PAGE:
Built in the late 1960s, the residence buildings were in use until the early 2000’s when it was abandoned and sat empty. With vacancy rates a constant battle for students who move to the community from out of area, city leaders had long tried to solve the puzzle of bringing that part of Fairview back to life.

“That stimulus program really worked for this community and this is proof of that,” Dooley said. “Selkirk College is a major employer and a major stimulus for our economy. It’s a great way educate and develop our local students along with students from all across Canada who come here.”

The fully furnished residences cost students between $460 and $550 per month. There are single rooms and shared rooms. The residences are actually a revenue generating line item for Selkirk College which also makes the rooms available for rent by the night/week during the four months students are not attending full-time.

For a history of the residence head to the Selkirk College website.

 

Just Posted

RDCK moves ahead with Castlegar rec complex upgrade plan

Board approves grant application for $13 million from provincial, federal governments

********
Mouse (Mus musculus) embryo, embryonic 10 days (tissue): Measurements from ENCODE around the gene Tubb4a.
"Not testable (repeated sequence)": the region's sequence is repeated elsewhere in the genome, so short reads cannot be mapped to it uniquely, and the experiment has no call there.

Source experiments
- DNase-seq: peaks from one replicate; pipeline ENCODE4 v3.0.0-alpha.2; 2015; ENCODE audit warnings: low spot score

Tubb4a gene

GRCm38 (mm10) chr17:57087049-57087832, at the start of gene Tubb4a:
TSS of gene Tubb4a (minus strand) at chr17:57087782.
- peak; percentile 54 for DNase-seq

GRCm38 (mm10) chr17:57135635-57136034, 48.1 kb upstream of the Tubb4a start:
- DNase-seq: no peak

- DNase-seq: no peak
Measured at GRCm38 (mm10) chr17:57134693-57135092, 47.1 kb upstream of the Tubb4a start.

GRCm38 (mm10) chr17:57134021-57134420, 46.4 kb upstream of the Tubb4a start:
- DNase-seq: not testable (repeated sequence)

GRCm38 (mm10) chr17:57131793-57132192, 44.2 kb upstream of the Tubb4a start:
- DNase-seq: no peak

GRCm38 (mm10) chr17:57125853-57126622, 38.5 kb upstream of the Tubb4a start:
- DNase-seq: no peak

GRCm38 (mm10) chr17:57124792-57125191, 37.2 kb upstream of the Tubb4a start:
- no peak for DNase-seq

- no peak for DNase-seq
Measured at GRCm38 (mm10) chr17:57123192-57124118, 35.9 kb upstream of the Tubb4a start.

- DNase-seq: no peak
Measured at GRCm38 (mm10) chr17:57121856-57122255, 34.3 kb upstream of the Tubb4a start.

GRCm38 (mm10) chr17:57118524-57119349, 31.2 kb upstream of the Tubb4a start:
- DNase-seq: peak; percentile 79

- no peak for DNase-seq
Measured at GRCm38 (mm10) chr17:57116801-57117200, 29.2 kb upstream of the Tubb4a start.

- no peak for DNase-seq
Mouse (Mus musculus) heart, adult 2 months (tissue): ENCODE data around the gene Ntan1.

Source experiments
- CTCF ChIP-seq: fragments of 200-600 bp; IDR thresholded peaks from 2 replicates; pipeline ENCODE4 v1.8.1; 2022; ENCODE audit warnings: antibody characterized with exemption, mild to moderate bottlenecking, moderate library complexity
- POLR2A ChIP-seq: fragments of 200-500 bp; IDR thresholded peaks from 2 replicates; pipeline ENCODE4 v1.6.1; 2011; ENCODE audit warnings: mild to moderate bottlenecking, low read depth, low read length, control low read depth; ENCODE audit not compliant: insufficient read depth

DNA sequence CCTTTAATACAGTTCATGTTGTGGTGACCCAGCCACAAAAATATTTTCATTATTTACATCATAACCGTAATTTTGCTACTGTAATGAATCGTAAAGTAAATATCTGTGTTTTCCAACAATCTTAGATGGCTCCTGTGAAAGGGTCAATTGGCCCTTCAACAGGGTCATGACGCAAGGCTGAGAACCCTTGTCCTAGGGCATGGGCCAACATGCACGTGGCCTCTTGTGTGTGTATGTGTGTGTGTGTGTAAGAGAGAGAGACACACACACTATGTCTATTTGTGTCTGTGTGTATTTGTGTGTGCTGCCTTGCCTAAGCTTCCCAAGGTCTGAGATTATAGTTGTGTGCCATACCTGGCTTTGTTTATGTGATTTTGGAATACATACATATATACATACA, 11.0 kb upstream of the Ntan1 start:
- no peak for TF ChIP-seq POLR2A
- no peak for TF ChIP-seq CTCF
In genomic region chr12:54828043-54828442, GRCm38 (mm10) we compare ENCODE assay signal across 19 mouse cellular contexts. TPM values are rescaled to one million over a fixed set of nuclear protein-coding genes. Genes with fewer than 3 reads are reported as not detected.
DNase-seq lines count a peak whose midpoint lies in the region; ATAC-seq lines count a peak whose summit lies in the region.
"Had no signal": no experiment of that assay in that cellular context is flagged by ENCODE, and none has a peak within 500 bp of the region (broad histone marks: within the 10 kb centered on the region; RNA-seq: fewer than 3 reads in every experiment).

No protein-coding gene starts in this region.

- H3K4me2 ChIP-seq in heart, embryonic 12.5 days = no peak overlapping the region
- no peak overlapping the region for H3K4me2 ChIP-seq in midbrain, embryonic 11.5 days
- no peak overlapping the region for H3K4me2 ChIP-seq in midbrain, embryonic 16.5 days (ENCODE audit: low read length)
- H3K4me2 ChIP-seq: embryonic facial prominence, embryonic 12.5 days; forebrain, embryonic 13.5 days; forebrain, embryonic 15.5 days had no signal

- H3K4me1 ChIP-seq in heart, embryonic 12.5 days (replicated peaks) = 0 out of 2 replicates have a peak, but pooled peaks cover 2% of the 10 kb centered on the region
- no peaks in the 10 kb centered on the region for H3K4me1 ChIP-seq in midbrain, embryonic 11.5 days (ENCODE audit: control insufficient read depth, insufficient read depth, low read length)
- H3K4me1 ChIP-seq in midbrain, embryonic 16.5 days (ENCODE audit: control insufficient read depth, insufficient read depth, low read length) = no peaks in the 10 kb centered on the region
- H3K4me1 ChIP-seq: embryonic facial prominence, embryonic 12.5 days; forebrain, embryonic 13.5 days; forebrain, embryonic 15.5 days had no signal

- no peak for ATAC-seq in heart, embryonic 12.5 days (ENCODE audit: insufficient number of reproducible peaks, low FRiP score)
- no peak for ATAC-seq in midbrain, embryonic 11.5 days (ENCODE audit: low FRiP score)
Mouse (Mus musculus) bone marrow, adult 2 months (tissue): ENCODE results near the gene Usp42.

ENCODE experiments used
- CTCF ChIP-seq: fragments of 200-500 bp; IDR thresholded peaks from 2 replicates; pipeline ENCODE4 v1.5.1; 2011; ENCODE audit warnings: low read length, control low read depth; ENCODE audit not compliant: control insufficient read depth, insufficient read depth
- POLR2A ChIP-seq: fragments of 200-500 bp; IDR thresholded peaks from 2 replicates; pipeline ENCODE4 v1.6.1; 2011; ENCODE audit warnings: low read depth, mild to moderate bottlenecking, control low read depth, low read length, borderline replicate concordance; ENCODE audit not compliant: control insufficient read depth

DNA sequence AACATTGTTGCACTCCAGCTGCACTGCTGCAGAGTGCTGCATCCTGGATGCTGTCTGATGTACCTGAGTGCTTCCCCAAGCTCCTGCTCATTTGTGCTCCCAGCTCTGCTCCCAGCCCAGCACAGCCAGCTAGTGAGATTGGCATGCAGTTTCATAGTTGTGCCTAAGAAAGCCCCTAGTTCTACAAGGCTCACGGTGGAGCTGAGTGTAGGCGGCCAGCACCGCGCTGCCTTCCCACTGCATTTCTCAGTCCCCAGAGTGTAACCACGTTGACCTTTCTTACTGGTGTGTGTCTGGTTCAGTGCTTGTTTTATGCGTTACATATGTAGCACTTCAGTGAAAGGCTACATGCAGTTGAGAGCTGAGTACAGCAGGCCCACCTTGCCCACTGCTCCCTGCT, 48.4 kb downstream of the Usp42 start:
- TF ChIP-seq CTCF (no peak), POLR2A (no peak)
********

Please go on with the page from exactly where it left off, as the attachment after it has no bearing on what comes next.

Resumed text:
Cottonwood Lake preservation group surpasses $50,000 fundraising goal

In 28 days, 393 donors have contributed to the fund

Last of southern Selkirk caribou relocated to Revelstoke area

One cow from the South Selkirk herd and two from the Purcells were moved this week

Scammers using Castlegar home for rental fraud

Local realtors say the problem is happening more frequently with their properties

West Kootenay radio club says local network in need of upgrades

Club president Lane Wilson estimated $100,000 of work required

B.C. opioid crisis to get same world-renowned treatment approach as HIV/AIDS

A program that focuses on treatment as prevention will roll out Jan. 17

Olympian snowboarder Max Parrot diagnosed with Hodgkin’s lymphoma

Each year in Canada, approximately 900 people are diagnosed with Hodgkin’s lymphoma

‘Prince of Pot’ Marc Emery accused of sexual assault, harassment

Emery denied the allegations, but a Toronto woman says she is not the only one speaking out

Vancouver Island photographer makes National Geographic’s 2018 elite

Rare double honour for Marston from the 36 best Your Shots out of nearly 19,000 photos

Ex-Liberal candidate in Burnaby, B.C., says volunteer wrote controversial post

Karen Wang dropped out following online post singling out NDP Leader Jagmeet Singh’s ethnicity

Asteroids are smacking Earth twice as often as before

The team counted 29 craters that were no older than 290 million years

Canada’s arrest of Huawei exec an act of ‘backstabbing,’ Chinese ambassador says

China has called Canada’s arrest of Huawei chief financial officer Meng Wanzhou ‘politically motivated’

In limbo: Leftover embryos challenge clinics, couples

Some are outright abandoned by people who quit paying storage fees and other couples struggle with tough decisions

BREAKING: Jury finds man accused of killing B.C. girl, 12, guilty

Twelve-year-old Monica Jack disappeared in May 1978 while riding her bike along a highway in Merritt, B.C.

Most Read